But I also want to post some observations on the general tenor of this thread. I attend services almost every week, and am involved in one or more activities with the congregation each month (session, social justice team [it used to be called a committee], food prep at the local homeless shelter, etc.). I also go to adult study, so am there from about 9:45 a.m. to maybe 12:30 p.m. And that doesn't make me a Christian, because by most people's definition, particularly as regards doctrine, I am not one. But I go mostly to be fed. I said to someone a week or so ago that I am at church on Sunday for much the same reason that I show up at the dinner table at six each evening. And though what I get to feed on may be different in one case than in the other, the need is similar.

 

But note that I wrote "services" and not worship. I don't know what sort of deity exists, its purpose or its capacities. But I do choose to orient my thinking toward a power that supports and encourages peace and justice, and I share that orientation with the folks I see on Sunday morning. Maybe it helps that there are only 20 or 30 each Sunday. Actually I wish there were more.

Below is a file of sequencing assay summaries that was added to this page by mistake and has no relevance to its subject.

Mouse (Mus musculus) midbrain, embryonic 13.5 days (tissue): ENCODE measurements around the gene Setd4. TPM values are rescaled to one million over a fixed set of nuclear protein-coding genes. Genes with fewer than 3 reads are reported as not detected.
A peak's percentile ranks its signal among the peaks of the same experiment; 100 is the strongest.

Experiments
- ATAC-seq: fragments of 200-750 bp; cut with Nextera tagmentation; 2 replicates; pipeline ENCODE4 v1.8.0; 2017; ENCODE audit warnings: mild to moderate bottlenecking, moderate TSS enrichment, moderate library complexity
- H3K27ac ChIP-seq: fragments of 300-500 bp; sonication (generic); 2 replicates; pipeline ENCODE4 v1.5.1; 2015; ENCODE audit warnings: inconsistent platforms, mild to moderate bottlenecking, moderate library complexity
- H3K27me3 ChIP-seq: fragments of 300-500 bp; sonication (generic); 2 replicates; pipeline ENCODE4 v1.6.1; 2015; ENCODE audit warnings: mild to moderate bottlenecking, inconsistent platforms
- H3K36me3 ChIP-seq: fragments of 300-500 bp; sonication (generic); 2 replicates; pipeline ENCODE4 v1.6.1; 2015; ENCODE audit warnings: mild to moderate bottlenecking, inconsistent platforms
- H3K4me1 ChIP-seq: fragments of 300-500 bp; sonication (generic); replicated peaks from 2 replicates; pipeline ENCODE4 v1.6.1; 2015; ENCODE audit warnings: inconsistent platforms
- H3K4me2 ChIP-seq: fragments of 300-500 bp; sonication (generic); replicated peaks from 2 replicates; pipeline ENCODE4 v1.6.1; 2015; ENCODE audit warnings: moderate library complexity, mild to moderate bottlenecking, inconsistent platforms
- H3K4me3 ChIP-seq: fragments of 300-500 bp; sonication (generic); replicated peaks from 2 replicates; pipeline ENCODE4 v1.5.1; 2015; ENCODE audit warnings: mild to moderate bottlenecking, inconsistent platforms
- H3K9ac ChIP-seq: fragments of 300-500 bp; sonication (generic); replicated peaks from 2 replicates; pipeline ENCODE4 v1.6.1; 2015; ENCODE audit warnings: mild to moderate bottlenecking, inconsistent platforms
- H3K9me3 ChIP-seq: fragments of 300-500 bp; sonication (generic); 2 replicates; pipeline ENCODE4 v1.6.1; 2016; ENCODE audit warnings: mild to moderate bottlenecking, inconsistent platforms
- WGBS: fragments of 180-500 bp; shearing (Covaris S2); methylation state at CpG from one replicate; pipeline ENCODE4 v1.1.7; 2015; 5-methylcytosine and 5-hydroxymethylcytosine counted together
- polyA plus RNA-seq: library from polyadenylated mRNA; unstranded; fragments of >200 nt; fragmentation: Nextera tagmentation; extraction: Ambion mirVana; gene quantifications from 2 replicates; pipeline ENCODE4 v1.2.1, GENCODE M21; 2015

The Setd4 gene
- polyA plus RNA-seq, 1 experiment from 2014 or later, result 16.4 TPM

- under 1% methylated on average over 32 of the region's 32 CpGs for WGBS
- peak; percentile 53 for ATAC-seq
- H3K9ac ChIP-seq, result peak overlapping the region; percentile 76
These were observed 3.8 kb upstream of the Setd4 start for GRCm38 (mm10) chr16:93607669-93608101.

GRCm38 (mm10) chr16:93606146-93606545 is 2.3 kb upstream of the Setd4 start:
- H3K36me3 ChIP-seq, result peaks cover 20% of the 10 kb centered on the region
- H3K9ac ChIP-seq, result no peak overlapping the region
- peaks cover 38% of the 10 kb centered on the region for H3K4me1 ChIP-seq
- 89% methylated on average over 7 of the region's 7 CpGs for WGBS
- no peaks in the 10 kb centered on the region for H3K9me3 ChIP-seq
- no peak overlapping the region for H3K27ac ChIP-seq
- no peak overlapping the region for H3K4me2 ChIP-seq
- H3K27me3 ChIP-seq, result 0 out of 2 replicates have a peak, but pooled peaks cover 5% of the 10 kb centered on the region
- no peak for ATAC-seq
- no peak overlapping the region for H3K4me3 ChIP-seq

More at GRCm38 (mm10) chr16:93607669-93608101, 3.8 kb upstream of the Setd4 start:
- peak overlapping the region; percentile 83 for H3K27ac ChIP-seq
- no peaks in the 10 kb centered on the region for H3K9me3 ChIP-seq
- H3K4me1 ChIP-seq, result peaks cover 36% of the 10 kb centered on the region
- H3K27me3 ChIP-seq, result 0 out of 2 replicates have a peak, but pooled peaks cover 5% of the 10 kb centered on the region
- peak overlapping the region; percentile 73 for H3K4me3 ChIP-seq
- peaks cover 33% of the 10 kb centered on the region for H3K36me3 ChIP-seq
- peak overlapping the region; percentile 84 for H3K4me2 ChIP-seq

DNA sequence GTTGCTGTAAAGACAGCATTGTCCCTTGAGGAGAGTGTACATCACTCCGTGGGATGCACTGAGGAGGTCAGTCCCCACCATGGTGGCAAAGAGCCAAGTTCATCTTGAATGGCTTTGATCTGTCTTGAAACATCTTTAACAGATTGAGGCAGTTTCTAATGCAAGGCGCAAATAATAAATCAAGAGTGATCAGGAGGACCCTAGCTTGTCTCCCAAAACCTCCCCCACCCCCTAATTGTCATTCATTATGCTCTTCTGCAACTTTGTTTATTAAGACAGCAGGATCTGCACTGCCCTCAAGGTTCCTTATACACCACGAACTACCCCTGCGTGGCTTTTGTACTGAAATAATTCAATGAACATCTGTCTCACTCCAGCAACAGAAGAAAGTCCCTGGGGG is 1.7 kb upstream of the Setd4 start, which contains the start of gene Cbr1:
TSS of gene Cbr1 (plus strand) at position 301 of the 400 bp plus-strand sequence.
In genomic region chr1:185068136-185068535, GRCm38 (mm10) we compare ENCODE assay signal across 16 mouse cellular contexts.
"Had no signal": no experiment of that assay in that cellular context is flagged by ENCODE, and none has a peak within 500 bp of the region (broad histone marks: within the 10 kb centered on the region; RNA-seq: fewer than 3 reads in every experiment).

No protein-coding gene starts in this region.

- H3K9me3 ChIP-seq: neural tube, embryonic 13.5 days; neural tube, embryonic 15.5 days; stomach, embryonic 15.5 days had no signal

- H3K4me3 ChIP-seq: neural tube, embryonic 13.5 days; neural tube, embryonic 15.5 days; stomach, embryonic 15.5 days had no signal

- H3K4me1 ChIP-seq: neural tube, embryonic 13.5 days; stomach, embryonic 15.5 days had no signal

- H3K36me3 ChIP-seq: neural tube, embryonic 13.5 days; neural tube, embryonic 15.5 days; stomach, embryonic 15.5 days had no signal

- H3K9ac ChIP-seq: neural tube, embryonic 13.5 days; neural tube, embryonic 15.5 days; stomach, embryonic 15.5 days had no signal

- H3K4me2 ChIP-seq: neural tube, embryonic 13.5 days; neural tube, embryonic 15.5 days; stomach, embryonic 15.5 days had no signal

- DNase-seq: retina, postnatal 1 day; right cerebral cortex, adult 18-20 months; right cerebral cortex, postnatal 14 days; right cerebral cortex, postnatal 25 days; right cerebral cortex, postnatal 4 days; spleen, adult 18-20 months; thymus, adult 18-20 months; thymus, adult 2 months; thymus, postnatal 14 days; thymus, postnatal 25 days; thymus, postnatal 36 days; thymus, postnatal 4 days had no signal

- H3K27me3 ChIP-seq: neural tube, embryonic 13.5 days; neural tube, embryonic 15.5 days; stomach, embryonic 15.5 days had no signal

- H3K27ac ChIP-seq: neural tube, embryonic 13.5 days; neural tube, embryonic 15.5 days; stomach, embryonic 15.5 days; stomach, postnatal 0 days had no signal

Ours is a "More Light Presbyterian" congregation, which means we accept all people in full participation in the life of the congregation without regard to, among other things, sexual orientation or gender identity. We are now about to embark on a "Dedicated Outreach Partnership" with an organization that provides support and advocacy for homeless people. I don't know how that compares to the example from the first post, but I see similarities.

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I tried to respond to your question, but couldn't get the posting function to work. Then I emailed the management and they told me the message boards were closed. But I thought I would try again, and so far it seems to be ok.

 

I don't call what we do on Sunday morning "worship," as I don't think that is what is going on, but the service is fairly conventional, and most people who are there call it worship. My point was more that, for me, relating to one another, sharing a weekly common experience, and then being in the world in some useful fashion is what is important. If folks want to think of that as worship it's ok with me, though.

Edited by grampawombat